How to stop Russia in Ukraine?

In violation of international law, Russia has invaded Ukraine and the world is rightly outraged. Countermeasures to stop the fighting and punish Russia’s aggression do not include sending NATO armies against Russia for the very good reasons that it would significantly increase the risk of a devastating nuclear war and because our experiences with such wars in the last half century are not encouraging. What countermeasures might we (and are we) use(ing)?

Our primary tools are to economically and culturally isolate Russia in order to damage their economic ability to continue waging their war and to hurt their pride. What might that include within the limits of our commitment to the rule of law?

Each of us as individuals, companies, and governments have the right to decide who we trade and deal with. Refusing to sell to or buy from Russia can have a powerful impact on the Russian economy. Examples of companies that have ended or restricted their sales to and/or operations in Russia include Ford, GM, Toyota, VW, Volvo, Nissan, Honda, Subaru, Harley Davidson, Apple, BP, Equinor, Shell, ExxonMobil, Visa, Mastercard, Google, and Netflix. And the list continues to grow by the hour.

“Ikea, the world’s largest furniture company, is closing its 17 stores in Russia. The company said the conflict is having a “huge human impact” and “resulting in serious disruptions to supply chain and trading conditions.” In addition to pausing its retail and manufacturing operations in Russia, it will suspend all trade with the country and its ally, Belarus.” “CNN: Companies pulling back from Russia”

Sports and entertainment organizations certainly have the right to determine their members and kicking Russian teams or performers out of competitions, etc. can usefully demonstrate disapproval of Russia’s behavior.

More problematic are the announcements by Boeing and Airbus that they have suspended support services to Russian airlines flying their planes. Airbus stated that “it has ‘suspended support services to Russian airlines, as well as the supply of spare parts to the country.’” These are problematic because they might be breaking provisions in contracts these companies have with Russian airlines.  However, such contracts often provide for suspension in the event of war or other unusual circumstances. Moreover, if Russia withdraws from Ukraine in the next few weeks and the more severe sanctions are withdrawn, these reservations may become mute.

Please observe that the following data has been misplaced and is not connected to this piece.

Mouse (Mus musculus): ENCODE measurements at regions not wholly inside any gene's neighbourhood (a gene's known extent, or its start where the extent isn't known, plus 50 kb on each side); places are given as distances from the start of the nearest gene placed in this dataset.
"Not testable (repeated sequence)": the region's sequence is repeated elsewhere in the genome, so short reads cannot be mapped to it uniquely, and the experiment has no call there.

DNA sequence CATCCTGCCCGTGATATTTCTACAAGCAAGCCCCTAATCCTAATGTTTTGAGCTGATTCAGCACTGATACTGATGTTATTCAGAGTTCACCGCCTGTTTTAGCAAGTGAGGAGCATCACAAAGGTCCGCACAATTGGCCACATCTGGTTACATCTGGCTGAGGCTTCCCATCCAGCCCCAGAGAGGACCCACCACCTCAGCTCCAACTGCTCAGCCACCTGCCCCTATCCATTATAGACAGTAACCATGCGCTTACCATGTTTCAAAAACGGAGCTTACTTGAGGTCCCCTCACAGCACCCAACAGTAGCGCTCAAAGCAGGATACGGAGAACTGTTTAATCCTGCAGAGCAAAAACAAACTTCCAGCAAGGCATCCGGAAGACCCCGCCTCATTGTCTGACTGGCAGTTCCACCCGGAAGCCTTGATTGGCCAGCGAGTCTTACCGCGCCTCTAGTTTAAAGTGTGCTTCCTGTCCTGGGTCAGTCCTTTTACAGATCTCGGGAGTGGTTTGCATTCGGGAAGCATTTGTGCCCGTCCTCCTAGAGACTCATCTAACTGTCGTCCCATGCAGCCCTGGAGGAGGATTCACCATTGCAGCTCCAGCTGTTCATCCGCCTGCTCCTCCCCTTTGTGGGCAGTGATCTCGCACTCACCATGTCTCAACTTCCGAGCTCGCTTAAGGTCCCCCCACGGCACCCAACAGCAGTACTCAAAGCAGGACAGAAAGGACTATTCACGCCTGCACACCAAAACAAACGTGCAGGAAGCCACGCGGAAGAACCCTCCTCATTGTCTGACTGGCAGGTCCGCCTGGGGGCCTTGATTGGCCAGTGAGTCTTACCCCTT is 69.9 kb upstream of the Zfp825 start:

While social media platforms and entertainment companies (Disney, DirectTV, and WarnerMedia) also have the right to cut off Russian users, I am not convinced that it is always wise to do so. In my view we should all be able to view the propaganda disseminated by, for example, RT.  While I am sure that WarnerMedia’s decision to “pause the release of ‘The Batman’ in Russia,” will be devastating for many Russians, they do have more challenging issues to worry about at the moment.

A rather different category of sanctions are those taken by and/or imposed on others by governments. For example, all Russian airline flights are now banned from EU, U.S., and Canadian airspace. As a result, or perhaps for other reasons, the Russian delegation to the World Telecommunication Standardization Assembly (WTSA-20) of the International Telecommunications Union now underway in Geneva didn’t come. This important meeting is held every four years to allocate spectrum and set other global telecom standards. By its absence Russia has lost all opportunities to nominate and elect chairmanships of any study groups and task forces for the next four years.

Most payments in dollars, Euros and most other currencies have been forbidden by the issuers of those currencies with specific exception. Russia has been blocked from using S.W.I.F.T. for sending payment instructions. The most important economic exception is that Russia may continue to sell oil and gas to Europe and to receive payment for them. Another is that Russia may continue to make debt service payments on Russian debt securities held abroad. The assets of all Russian banks outside of Russia, including its central bank, have been frozen. I am not sure how these two are reconciled. “BBC News”  

The approach of blocking economic activity by blocking payments for them is a bit similar in spirit to Anti Money Laundering (AML/CFT) restrictions, which attempt to stop illegal activities by stopping the use of the proceeds of “crimes” that haven’t been proven, rather than stopping the illegal activities themselves. The effectiveness of blocking payments in key currencies depends on how widely they are supported. A UN resolution condemning Russia’s invasion of Ukraine was supported by 141 members. Only 5 countries voted against (Russia, Belarus, Eritrea, North Korea, and Syria). China and India and 33 other members (including, surprisingly, Cuba) abstained. Germany completely reversed earlier policies and is sending serious weapons to Ukraine and is increasing its military expenditures above NATO recommended minimums. While the extent of support is impressive, the abstainers open sufficient holes to undermine the impact of financial sanctions. None the less, the dramatic shrinkage of trade and real economic interactions will be devastating. Russia will be flattened and isolated.

More recently some countries have seized the assets of private Russian citizens.